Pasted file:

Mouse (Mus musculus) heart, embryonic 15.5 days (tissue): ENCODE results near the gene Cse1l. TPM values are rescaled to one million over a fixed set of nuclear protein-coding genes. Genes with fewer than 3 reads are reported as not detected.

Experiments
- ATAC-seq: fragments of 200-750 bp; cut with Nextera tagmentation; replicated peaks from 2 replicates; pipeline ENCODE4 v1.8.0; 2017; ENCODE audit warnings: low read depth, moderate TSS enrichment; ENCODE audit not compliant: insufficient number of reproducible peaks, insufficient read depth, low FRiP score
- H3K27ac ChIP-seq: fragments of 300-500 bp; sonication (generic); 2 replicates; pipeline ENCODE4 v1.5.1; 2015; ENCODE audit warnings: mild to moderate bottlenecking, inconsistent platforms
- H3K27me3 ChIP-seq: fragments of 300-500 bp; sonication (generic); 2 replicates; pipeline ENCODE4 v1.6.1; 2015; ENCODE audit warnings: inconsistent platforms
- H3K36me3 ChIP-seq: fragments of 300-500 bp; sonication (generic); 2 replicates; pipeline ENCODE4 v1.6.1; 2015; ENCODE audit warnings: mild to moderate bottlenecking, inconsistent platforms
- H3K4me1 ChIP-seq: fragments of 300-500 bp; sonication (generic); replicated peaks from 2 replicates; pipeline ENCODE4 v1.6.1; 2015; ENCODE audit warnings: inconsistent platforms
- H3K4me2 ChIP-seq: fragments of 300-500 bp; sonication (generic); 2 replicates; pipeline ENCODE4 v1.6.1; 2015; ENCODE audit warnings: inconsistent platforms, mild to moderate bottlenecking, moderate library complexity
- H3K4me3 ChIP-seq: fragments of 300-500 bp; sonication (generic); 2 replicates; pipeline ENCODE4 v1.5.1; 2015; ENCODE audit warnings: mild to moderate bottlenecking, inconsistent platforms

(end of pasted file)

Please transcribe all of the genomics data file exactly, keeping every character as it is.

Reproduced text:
Mouse (Mus musculus) heart, embryonic 15.5 days (tissue): ENCODE results near the gene Cse1l. TPM values are rescaled to one million over a fixed set of nuclear protein-coding genes. Genes with fewer than 3 reads are reported as not detected.

Experiments
- ATAC-seq: fragments of 200-750 bp; cut with Nextera tagmentation; replicated peaks from 2 replicates; pipeline ENCODE4 v1.8.0; 2017; ENCODE audit warnings: low read depth, moderate TSS enrichment; ENCODE audit not compliant: insufficient number of reproducible peaks, insufficient read depth, low FRiP score
- H3K27ac ChIP-seq: fragments of 300-500 bp; sonication (generic); 2 replicates; pipeline ENCODE4 v1.5.1; 2015; ENCODE audit warnings: mild to moderate bottlenecking, inconsistent platforms
- H3K27me3 ChIP-seq: fragments of 300-500 bp; sonication (generic); 2 replicates; pipeline ENCODE4 v1.6.1; 2015; ENCODE audit warnings: inconsistent platforms
- H3K36me3 ChIP-seq: fragments of 300-500 bp; sonication (generic); 2 replicates; pipeline ENCODE4 v1.6.1; 2015; ENCODE audit warnings: mild to moderate bottlenecking, inconsistent platforms
- H3K4me1 ChIP-seq: fragments of 300-500 bp; sonication (generic); replicated peaks from 2 replicates; pipeline ENCODE4 v1.6.1; 2015; ENCODE audit warnings: inconsistent platforms
- H3K4me2 ChIP-seq: fragments of 300-500 bp; sonication (generic); 2 replicates; pipeline ENCODE4 v1.6.1; 2015; ENCODE audit warnings: inconsistent platforms, mild to moderate bottlenecking, moderate library complexity
- H3K4me3 ChIP-seq: fragments of 300-500 bp; sonication (generic); 2 replicates; pipeline ENCODE4 v1.5.1; 2015; ENCODE audit warnings: mild to moderate bottlenecking, inconsistent platforms